My husband helped out after his 30 mile bike ride by deveining and de-seeding 22 dried chiles: 9 mulato, 7 pasilla and 6 ancho. The dried chiles are black with specks of red and give the Mole Poblano its color. Chef Ravago strongly advises using exactly 22 chiles, and although you can vary the number of each, you may never substitute any other kind of chile. I counted out the chiles three times. I never question cooking superstitions especially on such an elaborate dish.

Ibarra chocolate

In the spirit of keeping my blog posts at around 500 words, I will summarize the next few hours of the preparation process which challenged all of my cooking know-how and followed with heavy-duty pureeing to ensure smooth pastes. By the end of the afternoon even my VitaMix and food processor were tired, their motors heating up in protest! I can certainly empathize with cooks from the days of old when the ingredients were hand-ground in a molcajete. After combining half a round of Ibarra Mexican chocolate with the purees, the mole quietly simmered in a dutch oven for about an hour requiring frequent stirring to prevent scorching. My fear of ruining four hours of food preparation and needlessly splattering the VeloKitchen and dirtying countless dishes counted toward my day’s upper body workout.

Mole Poblano is commonly served over chicken in Mexican restaurants. Frida’s recipe calls for turkey. Since we prepared this dish as an appetizer for a chocolate-themed wine dinner with foodie friends, we decided to present the mole over three kinds of meat: poached turkey, roasted duck and grilled pork, and served with a dark Mexican beer: Negra Modelo. My husband handled the roasting and grilling.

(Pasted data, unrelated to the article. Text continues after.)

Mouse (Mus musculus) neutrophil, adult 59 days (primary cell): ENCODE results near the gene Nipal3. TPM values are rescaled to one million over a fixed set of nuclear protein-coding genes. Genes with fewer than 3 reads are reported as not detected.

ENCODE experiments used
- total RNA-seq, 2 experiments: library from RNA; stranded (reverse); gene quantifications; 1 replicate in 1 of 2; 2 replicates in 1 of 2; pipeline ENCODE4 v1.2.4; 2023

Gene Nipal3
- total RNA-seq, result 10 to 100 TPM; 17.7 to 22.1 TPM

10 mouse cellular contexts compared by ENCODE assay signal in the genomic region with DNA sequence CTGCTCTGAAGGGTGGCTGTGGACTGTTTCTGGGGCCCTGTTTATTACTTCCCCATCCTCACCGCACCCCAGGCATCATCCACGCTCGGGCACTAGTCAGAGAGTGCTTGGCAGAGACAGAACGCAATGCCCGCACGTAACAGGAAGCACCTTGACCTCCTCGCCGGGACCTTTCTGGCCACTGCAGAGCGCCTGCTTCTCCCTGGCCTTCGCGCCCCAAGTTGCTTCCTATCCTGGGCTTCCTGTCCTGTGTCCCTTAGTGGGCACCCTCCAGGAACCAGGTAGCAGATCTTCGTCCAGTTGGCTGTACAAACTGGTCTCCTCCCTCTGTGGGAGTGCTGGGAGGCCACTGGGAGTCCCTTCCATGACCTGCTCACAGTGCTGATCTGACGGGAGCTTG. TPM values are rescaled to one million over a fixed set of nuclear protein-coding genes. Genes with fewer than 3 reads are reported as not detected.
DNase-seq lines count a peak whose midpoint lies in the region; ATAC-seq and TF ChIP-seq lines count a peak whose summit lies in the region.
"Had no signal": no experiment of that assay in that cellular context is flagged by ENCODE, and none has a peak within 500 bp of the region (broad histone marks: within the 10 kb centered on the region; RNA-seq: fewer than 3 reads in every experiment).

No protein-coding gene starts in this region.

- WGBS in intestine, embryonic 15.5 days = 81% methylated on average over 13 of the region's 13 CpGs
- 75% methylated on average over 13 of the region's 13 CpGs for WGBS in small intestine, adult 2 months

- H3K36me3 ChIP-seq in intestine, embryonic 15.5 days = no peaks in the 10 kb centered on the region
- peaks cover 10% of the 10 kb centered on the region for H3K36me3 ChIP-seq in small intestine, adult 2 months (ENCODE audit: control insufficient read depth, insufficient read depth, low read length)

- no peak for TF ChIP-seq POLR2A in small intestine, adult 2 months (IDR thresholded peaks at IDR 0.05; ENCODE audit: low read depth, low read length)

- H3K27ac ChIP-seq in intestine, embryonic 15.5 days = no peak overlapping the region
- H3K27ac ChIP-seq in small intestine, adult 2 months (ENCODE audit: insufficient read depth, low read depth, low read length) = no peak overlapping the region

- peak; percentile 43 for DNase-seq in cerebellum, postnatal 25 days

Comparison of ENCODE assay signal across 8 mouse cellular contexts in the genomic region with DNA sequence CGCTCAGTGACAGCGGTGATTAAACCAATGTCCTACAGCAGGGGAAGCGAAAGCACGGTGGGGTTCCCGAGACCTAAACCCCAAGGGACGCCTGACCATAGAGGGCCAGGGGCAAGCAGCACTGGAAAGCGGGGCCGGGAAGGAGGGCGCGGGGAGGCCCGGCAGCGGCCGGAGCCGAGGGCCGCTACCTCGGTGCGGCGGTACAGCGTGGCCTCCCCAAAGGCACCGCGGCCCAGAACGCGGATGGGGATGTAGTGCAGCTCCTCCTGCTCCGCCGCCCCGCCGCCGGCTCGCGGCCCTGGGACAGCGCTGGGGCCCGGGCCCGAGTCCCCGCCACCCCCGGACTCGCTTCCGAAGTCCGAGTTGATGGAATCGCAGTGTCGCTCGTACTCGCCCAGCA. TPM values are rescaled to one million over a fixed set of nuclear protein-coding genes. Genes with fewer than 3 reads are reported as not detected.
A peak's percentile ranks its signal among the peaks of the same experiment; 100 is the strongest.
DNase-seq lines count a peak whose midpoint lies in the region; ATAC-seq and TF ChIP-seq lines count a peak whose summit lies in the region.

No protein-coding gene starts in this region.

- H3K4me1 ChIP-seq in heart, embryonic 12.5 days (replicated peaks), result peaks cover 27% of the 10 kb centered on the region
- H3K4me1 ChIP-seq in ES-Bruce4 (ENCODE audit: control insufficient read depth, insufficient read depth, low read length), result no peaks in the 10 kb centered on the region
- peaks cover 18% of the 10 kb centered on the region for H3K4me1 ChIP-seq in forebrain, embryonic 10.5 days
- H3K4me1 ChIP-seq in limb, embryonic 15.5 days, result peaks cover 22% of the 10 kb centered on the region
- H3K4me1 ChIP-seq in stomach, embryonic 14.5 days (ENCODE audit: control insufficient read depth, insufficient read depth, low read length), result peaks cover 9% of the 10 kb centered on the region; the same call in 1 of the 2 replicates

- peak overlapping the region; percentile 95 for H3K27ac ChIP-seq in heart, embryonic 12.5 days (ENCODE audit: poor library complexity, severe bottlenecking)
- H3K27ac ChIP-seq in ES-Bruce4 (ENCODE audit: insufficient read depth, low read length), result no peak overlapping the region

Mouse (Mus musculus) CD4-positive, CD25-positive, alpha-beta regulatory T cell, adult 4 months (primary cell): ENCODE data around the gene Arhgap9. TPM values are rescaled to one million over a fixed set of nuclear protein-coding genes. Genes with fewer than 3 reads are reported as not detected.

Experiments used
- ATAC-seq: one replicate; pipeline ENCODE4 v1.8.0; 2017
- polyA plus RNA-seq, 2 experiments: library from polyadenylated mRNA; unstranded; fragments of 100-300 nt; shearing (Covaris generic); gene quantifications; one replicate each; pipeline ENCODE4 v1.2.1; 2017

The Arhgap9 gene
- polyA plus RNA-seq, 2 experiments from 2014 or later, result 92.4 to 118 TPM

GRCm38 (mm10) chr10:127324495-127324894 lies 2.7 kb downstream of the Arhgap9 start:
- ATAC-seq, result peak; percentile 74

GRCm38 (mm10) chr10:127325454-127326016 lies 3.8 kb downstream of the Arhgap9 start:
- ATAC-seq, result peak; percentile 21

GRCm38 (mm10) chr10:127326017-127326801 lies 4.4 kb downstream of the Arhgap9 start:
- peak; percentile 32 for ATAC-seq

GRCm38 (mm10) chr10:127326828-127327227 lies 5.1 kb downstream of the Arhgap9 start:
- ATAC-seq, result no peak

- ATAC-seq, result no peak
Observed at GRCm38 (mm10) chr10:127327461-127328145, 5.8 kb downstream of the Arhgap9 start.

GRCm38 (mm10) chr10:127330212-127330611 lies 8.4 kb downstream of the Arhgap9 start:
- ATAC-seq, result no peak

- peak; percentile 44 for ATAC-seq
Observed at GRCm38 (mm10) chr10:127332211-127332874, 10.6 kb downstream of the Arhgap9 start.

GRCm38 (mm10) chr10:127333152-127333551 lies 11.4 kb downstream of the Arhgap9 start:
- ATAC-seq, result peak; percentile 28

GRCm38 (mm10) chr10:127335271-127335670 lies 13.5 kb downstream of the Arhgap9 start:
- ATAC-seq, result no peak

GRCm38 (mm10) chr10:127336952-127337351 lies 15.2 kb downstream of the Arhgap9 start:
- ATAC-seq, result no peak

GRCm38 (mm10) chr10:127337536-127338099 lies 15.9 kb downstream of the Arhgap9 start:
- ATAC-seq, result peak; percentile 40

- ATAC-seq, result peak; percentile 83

The end result was a divine Mole Poblano: well-balanced, smooth, spicy, but not too hot, and no flavor overpowered another. By far, the duck brought out the virtues of the mole’s flavors and the beer nicely complimented the spices and textures.

If you are interested in more photos of the mole preparation process, please visit my Cycling Chef Facebook page and share your Mole Poblano cooking and eating experiences in the comments below!


©2010 Cycling_Chef’s Velokitchen is licensed under a Creative Commons Attribution-Noncommercial-No Derivative Works 3.0 United States License. All Rights Reserved

A Curry Love Affair in the VeloKitchen

November 22, 2009

I haven’t always had a love affair with curry, especially Indian curries. In fact, when I met Tony and we began our long distance, (7,253 miles or 11,671 km), year long courtship between Seattle, Washington and Wellington, New Zealand via email and I learned Indian food was his favorite, a thought crossed my mind that we might not be as compatible as we had seemed in person. I now realize my Indian curry experience had been quite limited.

Hundreds of emails in 12 months where his burning question EVERY day was, “What are you having for dinner?” made me realize the way to this man’s heart was through his stomach. It wasn’t until after we were married and he moved many jars of assorted spices, seeds, pods, sticks, peppers and leaves into the spice cupboard that I learned he was quite serious about his curries. I made a mental note that to have harmony at our dinner table I should learn to embrace Indian curries. As it turned he introduced me to my first homemade Indian curry via his favorite recipe book “Indian Curries” by Madhur Jaffrey. Timatur Murghi (Chicken with tomatoes and garam masala) was delicious! That dish is what I now call my “comfort curry.”